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Makin' kin'lin

Post in 'The Gear' started by LLigetfa, Nov 24, 2012.

  1. LLigetfa

    LLigetfa Minister of Fire

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    You pretty much describe what I do except that I do use a 1/4 of a Super Cedar. The frugal side of me ordered them in the 100ct volume for the lowest price and I pestered Thomas for a further discount. 400 easy fire starts is good value for the money IMHO. If it were easy to use a full one and forgo kin'lin altogether, I'd be in there like a dirty shirt.

    A regular axe generally has a fairly blunt angle to it and as such better suited to being swung. Specialty carving axes and hatchets tend to have a thinner edge of the wedge and are easier to "set" and control.

    My problem is worsening with age. There was a time I could hit the same spot dead on with my swing. Now I'm lucky to hit the round. Someone watching me made the comment "Wow, you're like lightning". "That fast and powerful eh?" I asked with pride. "No" he said, "never hits the same place twice".
    bboulier, swagler85 and Scols like this.

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  2. FrankMA

    FrankMA Member

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    That's so funny but unfortunately true.... :(
  3. Scols

    Scols Member

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    I use a small wedge and a lump hammer. It safe and works pretty well.
  4. DTrain

    DTrain Member

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    Also a nice part about the Froe. Set it where you want and giver a tap and a pry it it pops apart. You only swing a mallet or small round like I do and you other hand is no wherer near the blade.
    ScotO likes this.
  5. LLigetfa

    LLigetfa Minister of Fire

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    I guess I missed that one due to their choice of spelling (froe/frow/fro). That thing looks huge. Maybe even bigger than the Lee Valley one I found. I suppose one could take a grinder to it and shorten it some.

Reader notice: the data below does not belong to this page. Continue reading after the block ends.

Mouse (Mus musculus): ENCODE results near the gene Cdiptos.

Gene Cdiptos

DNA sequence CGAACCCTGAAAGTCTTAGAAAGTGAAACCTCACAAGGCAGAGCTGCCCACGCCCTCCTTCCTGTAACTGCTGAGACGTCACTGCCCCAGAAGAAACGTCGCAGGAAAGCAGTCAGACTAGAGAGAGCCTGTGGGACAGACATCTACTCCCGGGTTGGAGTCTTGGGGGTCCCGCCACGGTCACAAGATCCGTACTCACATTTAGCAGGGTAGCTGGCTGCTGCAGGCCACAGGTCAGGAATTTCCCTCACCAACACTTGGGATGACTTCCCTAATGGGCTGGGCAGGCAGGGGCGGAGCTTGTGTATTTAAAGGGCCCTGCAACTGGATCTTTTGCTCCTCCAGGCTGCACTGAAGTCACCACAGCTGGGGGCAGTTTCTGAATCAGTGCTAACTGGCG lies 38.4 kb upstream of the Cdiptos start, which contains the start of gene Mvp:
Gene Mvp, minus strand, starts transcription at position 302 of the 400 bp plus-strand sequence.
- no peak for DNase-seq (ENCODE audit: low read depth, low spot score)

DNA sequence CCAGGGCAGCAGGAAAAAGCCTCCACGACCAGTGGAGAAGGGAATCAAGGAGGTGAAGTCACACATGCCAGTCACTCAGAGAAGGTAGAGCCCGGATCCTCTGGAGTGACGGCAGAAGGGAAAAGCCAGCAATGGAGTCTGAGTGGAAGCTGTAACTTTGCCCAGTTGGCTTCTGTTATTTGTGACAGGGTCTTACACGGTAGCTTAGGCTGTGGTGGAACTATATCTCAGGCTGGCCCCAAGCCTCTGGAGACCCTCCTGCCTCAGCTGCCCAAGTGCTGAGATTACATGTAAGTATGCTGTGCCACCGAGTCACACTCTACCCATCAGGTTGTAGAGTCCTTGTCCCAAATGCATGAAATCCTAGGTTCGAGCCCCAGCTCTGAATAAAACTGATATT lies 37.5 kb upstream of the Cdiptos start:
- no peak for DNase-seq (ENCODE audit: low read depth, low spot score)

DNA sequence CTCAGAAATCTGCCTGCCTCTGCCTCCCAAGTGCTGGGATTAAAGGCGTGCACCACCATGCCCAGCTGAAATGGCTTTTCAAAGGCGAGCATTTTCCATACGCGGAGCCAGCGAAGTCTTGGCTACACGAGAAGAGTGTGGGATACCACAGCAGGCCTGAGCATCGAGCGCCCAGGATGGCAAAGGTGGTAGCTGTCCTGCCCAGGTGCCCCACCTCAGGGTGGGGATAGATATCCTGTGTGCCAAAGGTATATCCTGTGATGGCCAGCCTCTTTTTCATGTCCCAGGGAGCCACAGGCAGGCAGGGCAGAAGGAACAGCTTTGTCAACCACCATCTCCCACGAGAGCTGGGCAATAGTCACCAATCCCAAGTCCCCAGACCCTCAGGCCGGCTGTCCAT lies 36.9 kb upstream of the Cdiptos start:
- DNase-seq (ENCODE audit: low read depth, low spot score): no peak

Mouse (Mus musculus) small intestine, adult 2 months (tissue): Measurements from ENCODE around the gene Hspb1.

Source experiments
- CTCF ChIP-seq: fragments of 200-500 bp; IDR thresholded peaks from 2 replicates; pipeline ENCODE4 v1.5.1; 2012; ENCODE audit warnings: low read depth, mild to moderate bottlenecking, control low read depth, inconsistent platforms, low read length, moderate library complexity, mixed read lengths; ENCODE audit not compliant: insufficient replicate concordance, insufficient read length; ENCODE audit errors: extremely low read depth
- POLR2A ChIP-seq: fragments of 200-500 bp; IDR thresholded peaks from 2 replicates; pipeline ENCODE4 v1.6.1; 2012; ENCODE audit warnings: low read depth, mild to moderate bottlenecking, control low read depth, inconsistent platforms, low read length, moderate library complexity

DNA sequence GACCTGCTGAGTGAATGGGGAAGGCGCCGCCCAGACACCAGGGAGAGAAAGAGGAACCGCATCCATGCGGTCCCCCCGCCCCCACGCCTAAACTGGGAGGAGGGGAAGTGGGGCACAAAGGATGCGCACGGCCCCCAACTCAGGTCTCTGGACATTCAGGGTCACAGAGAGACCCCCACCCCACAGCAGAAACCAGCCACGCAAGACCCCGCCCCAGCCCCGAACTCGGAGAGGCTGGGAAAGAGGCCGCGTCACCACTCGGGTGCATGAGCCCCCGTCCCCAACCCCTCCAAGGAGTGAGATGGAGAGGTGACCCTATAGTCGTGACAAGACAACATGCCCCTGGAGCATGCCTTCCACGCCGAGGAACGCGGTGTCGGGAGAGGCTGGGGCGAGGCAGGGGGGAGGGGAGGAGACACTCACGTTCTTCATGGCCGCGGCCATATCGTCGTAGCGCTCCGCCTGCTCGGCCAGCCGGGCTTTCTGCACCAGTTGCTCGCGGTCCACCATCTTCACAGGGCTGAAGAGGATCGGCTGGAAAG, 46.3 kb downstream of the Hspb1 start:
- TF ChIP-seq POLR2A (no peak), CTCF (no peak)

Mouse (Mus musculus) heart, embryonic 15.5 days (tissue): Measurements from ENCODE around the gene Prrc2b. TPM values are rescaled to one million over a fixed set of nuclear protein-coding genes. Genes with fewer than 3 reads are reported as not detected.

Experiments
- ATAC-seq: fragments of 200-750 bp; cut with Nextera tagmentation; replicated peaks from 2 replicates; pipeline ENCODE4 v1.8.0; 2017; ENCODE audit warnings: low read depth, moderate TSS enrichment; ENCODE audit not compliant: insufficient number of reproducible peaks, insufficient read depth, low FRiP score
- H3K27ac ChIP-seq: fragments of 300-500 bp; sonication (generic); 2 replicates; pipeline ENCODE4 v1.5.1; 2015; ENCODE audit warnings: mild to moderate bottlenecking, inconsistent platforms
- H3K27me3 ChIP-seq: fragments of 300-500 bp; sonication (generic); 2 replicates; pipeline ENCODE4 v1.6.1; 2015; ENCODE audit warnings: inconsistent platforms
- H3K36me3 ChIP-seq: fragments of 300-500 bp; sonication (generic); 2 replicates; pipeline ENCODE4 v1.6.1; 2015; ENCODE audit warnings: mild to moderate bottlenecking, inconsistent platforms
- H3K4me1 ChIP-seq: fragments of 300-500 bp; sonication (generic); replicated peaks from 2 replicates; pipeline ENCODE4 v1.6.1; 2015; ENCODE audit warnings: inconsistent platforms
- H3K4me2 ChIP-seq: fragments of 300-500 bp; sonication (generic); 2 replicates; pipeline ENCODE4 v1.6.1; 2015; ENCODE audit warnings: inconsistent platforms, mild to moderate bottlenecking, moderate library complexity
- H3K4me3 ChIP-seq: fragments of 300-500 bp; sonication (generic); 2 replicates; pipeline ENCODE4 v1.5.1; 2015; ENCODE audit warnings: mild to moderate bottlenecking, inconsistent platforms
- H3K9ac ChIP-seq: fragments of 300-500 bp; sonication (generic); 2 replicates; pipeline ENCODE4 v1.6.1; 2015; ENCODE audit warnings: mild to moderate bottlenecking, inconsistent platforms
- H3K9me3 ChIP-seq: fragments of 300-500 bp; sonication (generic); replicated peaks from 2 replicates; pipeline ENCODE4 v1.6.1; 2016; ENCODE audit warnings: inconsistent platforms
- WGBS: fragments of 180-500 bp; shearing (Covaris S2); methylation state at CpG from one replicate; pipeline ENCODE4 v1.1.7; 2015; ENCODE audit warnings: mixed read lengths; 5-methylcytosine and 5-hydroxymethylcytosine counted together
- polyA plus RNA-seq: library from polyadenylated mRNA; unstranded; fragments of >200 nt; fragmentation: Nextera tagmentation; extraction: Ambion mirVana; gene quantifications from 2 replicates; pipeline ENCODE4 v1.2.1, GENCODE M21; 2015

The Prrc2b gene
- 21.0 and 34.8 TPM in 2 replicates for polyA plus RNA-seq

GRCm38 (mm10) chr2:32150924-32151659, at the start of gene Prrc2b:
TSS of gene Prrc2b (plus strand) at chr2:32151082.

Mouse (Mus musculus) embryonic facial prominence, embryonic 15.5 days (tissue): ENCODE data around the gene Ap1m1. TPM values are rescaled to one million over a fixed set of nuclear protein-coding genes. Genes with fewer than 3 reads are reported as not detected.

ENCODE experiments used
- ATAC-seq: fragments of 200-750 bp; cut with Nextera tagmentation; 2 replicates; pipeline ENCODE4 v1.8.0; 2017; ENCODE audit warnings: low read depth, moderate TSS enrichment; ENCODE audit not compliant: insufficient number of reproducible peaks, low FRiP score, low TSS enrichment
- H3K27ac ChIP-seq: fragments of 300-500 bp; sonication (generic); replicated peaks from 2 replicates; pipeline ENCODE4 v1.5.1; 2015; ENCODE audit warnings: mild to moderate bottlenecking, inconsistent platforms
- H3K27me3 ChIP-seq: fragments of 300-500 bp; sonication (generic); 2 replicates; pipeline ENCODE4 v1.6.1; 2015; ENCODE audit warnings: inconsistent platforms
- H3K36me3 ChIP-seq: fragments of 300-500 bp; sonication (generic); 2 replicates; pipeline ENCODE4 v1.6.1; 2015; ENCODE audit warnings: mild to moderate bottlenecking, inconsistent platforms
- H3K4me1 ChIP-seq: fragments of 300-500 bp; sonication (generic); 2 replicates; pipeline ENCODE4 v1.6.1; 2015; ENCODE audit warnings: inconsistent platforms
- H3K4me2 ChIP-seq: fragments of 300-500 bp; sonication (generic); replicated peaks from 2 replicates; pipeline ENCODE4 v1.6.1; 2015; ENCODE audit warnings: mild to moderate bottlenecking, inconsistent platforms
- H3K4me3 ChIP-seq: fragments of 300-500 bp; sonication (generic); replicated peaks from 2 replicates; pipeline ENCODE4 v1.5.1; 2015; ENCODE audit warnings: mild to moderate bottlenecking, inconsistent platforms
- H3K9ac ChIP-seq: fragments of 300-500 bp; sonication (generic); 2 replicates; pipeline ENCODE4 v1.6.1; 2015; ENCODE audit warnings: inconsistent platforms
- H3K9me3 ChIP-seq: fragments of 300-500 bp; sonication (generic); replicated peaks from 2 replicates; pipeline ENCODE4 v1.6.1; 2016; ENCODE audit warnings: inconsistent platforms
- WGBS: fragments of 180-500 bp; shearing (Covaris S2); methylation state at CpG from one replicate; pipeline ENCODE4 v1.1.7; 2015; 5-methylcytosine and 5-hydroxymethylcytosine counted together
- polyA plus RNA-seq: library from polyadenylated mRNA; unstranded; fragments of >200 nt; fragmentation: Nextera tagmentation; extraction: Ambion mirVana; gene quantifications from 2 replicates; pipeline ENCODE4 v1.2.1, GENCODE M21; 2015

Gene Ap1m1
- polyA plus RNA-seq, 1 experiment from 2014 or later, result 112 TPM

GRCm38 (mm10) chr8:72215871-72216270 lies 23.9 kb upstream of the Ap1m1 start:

6. DTrain

    DTrain Member

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    15". It's what you want if you have something a little tough. Once you bury the blade in the top of the round you may need to whack it again. So you need some hanging out either side to smack. 6" round with 4.5" of land to hit on either side
  7. LLigetfa

    LLigetfa Minister of Fire

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    I use a lump hammer with my stone chisel and forever keep whacking my hand despite the guard. I don't want my hand to be in the line of fire.
    [​IMG]
    Did I mention my aim has gotten real bad? It's the primary reason I use my hydraulic log splitter to split everything. I mentioned to the wife that I think I may be showing early signs on MS but she dismissed me.
  8. MasterMech

    MasterMech Guest

    Why not use it to do the kin'lin too? ;) I've done that in the past, very fast & easy as it gets.

    FWIW Lig, Most of my fires start off with a 1/4 of a super cedar, no kin'lin. It's a sure bet if you place the chunk of SC near the ends of the splits.
  9. Wildo

    Wildo Feeling the Heat

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    I'm not bragging. I split all of my est.wh. cedar by hand and it is cheaper and faster than a splitter overall by about three to four times being conservative and I have a ridiculously fast splitter. Mind you that I only get knotty stuff when relatives show up saying that they found these blocks bucked up out in tha woods, and I tell them that I left those behind for that reason.
    ScotO likes this.
  10. bboulier

    bboulier Feeling the Heat

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    Got the X7 for Christmas. It is a nice hatchet, although I expected something a little heavier. I think a few more ounces would be beneficial. The X7 is very sharp like the X25 and X27 and cuts well. Does a good job at producing kindling, although an X25 choked up also does a fine job. The X7 is an upgrade from the hatchet I ordinarily use, but it is not a "fantastic" tool like the X25 or X27. If don't have a hatchet and are deciding to buy one, I recommend it. If you are choosing to upgrade to your current hatchet, I also make a positive recommendation, but only if you are unhappy with your current tool.